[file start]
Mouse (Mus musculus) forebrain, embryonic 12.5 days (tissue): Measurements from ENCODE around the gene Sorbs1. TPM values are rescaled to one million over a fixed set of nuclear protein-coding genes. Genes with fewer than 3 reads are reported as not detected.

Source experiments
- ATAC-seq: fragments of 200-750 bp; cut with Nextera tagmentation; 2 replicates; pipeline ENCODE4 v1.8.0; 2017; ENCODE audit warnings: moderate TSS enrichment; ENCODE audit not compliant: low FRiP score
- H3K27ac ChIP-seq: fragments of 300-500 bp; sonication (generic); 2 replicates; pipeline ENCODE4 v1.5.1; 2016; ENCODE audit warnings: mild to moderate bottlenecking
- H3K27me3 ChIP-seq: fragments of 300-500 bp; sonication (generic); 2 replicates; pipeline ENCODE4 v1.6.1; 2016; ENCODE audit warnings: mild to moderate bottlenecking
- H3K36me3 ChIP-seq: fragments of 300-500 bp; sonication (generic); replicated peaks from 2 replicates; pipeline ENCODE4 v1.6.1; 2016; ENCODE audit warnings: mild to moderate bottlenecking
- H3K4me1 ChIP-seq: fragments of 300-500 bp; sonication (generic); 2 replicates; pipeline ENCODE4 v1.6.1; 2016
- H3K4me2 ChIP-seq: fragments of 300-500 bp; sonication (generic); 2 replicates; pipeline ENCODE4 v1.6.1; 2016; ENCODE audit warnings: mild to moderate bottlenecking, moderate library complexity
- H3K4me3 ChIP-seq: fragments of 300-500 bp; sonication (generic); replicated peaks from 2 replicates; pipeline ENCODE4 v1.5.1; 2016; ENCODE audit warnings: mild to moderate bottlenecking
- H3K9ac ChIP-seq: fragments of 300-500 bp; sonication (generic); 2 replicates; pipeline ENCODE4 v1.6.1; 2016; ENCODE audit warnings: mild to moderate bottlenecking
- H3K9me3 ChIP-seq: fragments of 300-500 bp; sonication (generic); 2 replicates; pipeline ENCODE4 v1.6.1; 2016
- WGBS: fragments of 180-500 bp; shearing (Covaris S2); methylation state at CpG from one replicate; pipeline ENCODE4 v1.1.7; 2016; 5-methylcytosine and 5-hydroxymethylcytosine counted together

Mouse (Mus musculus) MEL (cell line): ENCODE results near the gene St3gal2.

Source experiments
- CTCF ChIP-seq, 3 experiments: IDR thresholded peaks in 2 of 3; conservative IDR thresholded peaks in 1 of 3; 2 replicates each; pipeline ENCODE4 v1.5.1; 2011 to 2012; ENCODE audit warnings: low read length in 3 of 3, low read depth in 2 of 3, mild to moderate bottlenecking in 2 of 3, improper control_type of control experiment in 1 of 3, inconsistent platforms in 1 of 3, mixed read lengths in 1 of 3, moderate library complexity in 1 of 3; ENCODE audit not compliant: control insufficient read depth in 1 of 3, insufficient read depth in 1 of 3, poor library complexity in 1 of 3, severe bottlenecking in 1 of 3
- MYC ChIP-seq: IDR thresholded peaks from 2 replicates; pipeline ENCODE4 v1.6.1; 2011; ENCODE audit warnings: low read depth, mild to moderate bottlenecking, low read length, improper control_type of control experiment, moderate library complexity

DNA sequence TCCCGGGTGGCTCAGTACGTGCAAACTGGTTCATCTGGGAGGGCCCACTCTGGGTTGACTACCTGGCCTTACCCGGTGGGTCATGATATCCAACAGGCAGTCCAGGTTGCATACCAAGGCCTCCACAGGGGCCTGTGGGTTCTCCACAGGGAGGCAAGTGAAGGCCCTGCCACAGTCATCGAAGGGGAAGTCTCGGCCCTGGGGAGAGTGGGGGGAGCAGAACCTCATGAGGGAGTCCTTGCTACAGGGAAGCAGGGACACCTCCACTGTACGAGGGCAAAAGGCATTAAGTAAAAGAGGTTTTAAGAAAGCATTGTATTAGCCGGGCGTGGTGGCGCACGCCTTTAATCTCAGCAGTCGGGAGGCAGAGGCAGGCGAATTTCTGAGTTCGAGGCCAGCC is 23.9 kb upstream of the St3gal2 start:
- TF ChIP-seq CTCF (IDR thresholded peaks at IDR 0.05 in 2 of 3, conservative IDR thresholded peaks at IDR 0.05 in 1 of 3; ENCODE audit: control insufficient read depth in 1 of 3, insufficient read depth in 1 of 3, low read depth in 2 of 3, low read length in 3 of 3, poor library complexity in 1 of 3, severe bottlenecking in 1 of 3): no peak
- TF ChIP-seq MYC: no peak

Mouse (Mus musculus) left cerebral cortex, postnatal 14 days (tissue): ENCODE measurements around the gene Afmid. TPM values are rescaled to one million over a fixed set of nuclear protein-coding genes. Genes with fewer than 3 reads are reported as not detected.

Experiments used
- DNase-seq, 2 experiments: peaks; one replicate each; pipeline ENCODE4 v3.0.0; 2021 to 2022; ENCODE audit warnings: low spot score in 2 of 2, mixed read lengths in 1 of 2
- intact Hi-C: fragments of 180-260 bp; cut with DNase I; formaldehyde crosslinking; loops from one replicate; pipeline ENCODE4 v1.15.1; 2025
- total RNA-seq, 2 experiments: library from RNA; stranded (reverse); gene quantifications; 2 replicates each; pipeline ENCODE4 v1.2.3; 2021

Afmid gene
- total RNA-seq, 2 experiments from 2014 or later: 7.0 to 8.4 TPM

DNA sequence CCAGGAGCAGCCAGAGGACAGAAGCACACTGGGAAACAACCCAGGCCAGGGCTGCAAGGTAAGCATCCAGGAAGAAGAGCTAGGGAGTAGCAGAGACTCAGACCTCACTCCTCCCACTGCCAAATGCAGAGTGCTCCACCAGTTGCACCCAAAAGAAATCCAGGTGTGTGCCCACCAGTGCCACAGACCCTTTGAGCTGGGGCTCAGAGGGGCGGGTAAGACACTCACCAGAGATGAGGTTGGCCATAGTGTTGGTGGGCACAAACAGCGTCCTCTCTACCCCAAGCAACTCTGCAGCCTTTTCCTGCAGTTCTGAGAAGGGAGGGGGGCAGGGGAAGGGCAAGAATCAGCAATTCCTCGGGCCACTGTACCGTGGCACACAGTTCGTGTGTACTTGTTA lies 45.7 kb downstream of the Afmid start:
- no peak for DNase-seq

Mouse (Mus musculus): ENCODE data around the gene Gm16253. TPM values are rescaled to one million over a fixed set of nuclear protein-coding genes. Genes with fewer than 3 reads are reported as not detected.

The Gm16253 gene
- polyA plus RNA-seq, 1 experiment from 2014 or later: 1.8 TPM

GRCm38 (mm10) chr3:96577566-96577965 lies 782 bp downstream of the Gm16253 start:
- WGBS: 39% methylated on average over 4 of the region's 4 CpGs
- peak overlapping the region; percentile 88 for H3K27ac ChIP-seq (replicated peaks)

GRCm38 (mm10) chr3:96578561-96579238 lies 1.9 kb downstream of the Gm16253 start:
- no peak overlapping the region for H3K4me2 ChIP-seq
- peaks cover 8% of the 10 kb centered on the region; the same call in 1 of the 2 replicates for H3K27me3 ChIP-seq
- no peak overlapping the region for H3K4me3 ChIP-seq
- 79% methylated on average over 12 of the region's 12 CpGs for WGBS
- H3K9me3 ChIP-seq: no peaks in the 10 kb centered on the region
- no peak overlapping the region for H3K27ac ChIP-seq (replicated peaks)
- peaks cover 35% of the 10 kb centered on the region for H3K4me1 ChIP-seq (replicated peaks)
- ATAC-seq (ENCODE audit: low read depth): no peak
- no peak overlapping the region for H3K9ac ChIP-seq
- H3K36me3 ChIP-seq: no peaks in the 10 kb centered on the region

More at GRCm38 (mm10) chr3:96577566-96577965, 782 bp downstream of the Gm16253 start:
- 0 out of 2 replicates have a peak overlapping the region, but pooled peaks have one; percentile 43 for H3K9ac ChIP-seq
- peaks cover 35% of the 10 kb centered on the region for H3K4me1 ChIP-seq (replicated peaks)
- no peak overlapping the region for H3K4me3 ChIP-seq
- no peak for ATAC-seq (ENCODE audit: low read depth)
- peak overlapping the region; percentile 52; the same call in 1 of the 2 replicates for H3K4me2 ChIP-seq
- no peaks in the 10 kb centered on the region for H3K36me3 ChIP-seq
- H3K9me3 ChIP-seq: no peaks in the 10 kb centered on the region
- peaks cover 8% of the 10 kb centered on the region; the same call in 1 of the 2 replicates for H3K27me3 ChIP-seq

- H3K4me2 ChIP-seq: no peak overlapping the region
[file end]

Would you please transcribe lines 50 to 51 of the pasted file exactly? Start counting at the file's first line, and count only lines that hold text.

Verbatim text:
- no peak for ATAC-seq (ENCODE audit: low read depth)
- peak overlapping the region; percentile 52; the same call in 1 of the 2 replicates for H3K4me2 ChIP-seq